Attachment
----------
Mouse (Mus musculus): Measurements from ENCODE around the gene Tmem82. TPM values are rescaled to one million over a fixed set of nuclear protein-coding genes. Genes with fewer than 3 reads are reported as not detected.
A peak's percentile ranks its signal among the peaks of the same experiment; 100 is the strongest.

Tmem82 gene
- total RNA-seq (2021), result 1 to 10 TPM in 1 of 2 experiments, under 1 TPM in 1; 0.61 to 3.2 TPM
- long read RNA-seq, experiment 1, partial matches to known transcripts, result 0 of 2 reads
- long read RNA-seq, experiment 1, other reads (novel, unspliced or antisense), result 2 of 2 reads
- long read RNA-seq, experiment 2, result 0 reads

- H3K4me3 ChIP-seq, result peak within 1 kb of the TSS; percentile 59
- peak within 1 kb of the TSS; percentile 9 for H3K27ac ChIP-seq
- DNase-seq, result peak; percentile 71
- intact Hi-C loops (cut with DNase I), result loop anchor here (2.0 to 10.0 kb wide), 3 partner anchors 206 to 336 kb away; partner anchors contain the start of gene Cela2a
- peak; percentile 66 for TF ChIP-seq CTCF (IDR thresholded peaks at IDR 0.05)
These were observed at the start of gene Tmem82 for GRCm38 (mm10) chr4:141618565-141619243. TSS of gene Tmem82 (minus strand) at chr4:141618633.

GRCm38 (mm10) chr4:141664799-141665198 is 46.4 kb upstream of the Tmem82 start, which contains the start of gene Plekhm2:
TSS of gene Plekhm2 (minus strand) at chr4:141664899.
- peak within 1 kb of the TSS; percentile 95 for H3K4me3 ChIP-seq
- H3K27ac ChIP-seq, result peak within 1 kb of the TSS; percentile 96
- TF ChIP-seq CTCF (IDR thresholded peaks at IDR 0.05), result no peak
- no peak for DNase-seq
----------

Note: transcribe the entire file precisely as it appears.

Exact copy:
Mouse (Mus musculus): Measurements from ENCODE around the gene Tmem82. TPM values are rescaled to one million over a fixed set of nuclear protein-coding genes. Genes with fewer than 3 reads are reported as not detected.
A peak's percentile ranks its signal among the peaks of the same experiment; 100 is the strongest.

Tmem82 gene
- total RNA-seq (2021), result 1 to 10 TPM in 1 of 2 experiments, under 1 TPM in 1; 0.61 to 3.2 TPM
- long read RNA-seq, experiment 1, partial matches to known transcripts, result 0 of 2 reads
- long read RNA-seq, experiment 1, other reads (novel, unspliced or antisense), result 2 of 2 reads
- long read RNA-seq, experiment 2, result 0 reads

- H3K4me3 ChIP-seq, result peak within 1 kb of the TSS; percentile 59
- peak within 1 kb of the TSS; percentile 9 for H3K27ac ChIP-seq
- DNase-seq, result peak; percentile 71
- intact Hi-C loops (cut with DNase I), result loop anchor here (2.0 to 10.0 kb wide), 3 partner anchors 206 to 336 kb away; partner anchors contain the start of gene Cela2a
- peak; percentile 66 for TF ChIP-seq CTCF (IDR thresholded peaks at IDR 0.05)
These were observed at the start of gene Tmem82 for GRCm38 (mm10) chr4:141618565-141619243. TSS of gene Tmem82 (minus strand) at chr4:141618633.

GRCm38 (mm10) chr4:141664799-141665198 is 46.4 kb upstream of the Tmem82 start, which contains the start of gene Plekhm2:
TSS of gene Plekhm2 (minus strand) at chr4:141664899.
- peak within 1 kb of the TSS; percentile 95 for H3K4me3 ChIP-seq
- H3K27ac ChIP-seq, result peak within 1 kb of the TSS; percentile 96
- TF ChIP-seq CTCF (IDR thresholded peaks at IDR 0.05), result no peak
- no peak for DNase-seq